Taabu maximising her time since back from Biennale

 From Taabu's Black Hair series, at Kobo Trust. PHOTO | MARGARETTA WA GACHERU | NMG

Taabu Munyoli wasn’t at the recent opening of her exhibition, ‘In Good Hands’ when it opened last week at one of the new exhibition sites in Westlands, known simply as Shelter.

“I was in Venice,” Taabu tells BDLife casually, not bothering to mention that she was attending the 59th Venice Biennale, courtesy of her mentor and part-time employer.

We are standing outside her studio at Kobo Trust where she works from Thursdays through Saturday nights.

“I’ve discovered that even when the job is just part-time, I have to maximise the little time I have for my own work,” she says.

From Taabu Munyoki's Black Hair series at Kobo Trust. PHOTO | MARGARETTA WA GACHERU | NMG

Not that she doubts the wisdom of taking on a part-time job, especially as she is now assisting an artist whom she respects, esteems, and is grateful every day to be working for and learning from.

But she is also involved in creating several series of new works of her own and hopes to have a solo exhibition early next year.

Nonetheless, there is little doubt that her ‘boss’ was correct in suggesting she would benefit from being at the Biennale in Venice if for no other reason than the exposure she would get by being out of the country, in Europe, and attending one of the most important collections of global exhibitions renowned all over the world.

Nonetheless, Taabu was keen to get back to Kenya, to get to work on her ‘Black Hair’ series and pursue a series of portraits reflecting on the life of her own amazing mum, Rosemary.

She was also happy to get back to work for her mentor, a woman who has had a profound impact on Taabu’s perspective on so many things.

“I definitely have learned to see things in a different light, from a deeper perspective,” she says. But when asked to be more specific about what she does for her boss, she becomes reticent.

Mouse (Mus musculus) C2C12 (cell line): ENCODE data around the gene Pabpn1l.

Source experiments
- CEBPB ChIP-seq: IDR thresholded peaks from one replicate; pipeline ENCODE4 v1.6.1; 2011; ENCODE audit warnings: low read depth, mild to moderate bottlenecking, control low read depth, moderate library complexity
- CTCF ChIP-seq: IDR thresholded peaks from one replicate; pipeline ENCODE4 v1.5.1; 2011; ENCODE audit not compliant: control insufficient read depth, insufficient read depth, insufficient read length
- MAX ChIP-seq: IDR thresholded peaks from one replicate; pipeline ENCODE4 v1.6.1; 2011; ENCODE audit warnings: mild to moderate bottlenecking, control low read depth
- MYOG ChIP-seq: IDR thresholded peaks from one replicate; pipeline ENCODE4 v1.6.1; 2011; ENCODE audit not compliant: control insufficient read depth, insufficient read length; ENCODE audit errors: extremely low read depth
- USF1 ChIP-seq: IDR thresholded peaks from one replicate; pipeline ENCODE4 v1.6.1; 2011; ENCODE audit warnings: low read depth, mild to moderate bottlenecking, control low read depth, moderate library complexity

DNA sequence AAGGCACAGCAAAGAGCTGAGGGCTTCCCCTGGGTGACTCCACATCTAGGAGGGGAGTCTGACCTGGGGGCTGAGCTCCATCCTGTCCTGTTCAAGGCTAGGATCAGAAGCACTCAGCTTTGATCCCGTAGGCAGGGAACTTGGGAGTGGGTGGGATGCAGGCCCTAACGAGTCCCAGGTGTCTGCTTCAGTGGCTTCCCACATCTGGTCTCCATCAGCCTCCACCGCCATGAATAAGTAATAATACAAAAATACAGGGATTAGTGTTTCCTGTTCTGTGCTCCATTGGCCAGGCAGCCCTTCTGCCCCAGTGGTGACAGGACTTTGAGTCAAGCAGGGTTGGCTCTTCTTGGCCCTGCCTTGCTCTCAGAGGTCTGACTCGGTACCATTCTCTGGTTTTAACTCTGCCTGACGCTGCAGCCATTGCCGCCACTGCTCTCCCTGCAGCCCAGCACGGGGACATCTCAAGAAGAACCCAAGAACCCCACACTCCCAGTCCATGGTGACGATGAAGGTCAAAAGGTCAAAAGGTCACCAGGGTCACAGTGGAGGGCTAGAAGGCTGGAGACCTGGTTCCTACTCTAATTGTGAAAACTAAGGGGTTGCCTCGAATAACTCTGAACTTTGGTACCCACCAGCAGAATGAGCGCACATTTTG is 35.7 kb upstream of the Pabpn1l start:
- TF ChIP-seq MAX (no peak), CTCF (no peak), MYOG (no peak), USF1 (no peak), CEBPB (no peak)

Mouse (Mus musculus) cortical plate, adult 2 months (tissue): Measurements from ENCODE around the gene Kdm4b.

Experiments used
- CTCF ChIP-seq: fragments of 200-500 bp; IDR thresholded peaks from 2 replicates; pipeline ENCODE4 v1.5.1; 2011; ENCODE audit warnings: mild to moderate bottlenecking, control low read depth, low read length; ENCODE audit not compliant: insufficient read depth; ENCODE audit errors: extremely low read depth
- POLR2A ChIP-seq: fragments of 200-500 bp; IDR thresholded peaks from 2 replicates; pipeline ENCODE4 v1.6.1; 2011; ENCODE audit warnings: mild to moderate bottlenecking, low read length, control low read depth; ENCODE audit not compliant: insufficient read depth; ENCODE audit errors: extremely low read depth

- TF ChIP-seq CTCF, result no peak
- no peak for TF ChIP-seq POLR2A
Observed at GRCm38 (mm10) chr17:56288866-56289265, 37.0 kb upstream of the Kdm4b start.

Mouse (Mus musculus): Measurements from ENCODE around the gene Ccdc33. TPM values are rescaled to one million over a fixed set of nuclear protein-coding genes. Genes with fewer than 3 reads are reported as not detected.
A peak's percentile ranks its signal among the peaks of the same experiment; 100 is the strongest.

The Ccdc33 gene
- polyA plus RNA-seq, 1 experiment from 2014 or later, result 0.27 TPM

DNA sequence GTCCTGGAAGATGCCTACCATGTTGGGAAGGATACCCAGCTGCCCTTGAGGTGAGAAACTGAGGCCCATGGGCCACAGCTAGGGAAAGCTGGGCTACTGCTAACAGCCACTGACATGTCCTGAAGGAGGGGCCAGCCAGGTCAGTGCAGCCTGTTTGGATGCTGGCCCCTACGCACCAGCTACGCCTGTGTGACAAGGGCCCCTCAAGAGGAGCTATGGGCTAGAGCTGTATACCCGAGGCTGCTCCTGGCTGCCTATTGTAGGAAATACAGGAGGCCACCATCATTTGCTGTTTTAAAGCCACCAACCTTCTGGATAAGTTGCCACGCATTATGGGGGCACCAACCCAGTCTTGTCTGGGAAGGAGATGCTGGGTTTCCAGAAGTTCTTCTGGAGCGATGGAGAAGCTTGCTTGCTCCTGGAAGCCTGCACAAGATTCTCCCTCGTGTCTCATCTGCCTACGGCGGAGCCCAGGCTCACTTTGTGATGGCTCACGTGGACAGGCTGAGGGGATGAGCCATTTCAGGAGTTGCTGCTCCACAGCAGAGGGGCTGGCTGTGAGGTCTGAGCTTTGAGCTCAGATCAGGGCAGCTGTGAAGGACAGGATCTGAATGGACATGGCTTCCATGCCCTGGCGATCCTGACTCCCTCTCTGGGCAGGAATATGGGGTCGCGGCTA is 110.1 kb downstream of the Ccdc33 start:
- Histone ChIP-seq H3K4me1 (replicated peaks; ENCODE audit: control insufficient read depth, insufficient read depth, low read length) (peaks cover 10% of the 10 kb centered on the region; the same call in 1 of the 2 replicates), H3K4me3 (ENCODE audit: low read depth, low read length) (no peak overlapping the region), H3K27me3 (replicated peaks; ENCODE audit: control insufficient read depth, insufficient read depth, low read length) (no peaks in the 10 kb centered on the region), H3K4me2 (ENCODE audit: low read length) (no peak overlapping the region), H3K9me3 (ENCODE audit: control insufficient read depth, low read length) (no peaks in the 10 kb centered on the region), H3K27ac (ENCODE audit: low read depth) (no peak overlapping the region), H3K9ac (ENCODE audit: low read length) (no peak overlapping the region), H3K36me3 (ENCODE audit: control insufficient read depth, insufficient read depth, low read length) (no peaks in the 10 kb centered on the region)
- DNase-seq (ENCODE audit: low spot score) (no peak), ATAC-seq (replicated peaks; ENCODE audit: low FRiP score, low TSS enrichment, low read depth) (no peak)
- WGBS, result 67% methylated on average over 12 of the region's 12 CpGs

“What I can say is that she came to my studio to see how my art is progressing, and she advised me to do more sketching. To sketch every day irrespective of whatever else was going on in my life,” she adds, admitting that it hasn’t always been easy to sustain that sort of discipline.

But she’s seen it in her mentor’s manner of work and is grateful to be called to emulate her.

Her boss is without a doubt Kenya’s most renowned visual artist. She has ‘made history’ many times, ever since she became the first Kenyan visual artist to attend an Ivy League School.

Taabu Munyoki outside her studio at Kobo Trust. PHOTO | MARGARETTA WA GACHERU | NMG

Yale University is the same one attended by everyone from Meryl Streep to Hillary and Bill Clinton to Kenya’s own Kimani Njogu. And even Ngugi wa Thiong’o was a lecturer there.

She’s won countless awards, been exhibited all over the world, had books written about her art, and even been selected by the Metropolitan Museum of Art in New York to be the first sculptor to fill the niches in the front entrance of the Museum with the art of her choice.

She created the most amazing sculptures and set such a high bar for anyone to come after her that the Met has had the challenge to find anyone as versatile as her after her time was up for her art to occupy those privileged spaces.

She has been working for the woman for the past two years. But just as quietly as her boss came back to Kenya and established her home with her family in Karen, so Taabu has been low-key about telling people what she does during the early days of her week.

Taabu means to explore the issue of black hair from a historical perspective.

“I want to contrast the significance of women’s hair during precolonial times and now, since it is very different,” she says.

She has had to reference South African sources and has already begun creating paintings using both an image-transfer technique and acrylic paint.

At the same time, she is inspired by her own mother’s history and she wants to create more works around Rosemary’s colourful career in politics in the early days of Kenyan independence when very few women were entering the political sphere. But her mother was courageous enough to do it.

One of Taabu's Hair series paintings at Kobo Trust. PHOTO | MARGARETTA WA GACHERU | NMG

“She didn’t win the election she fought for,” but she tried and she still has a voice in the community that people admire,” Taabu says.

Her strength has clearly influenced her daughter who is also independent, and progressive in her own quiet way.

*Story has been revised.

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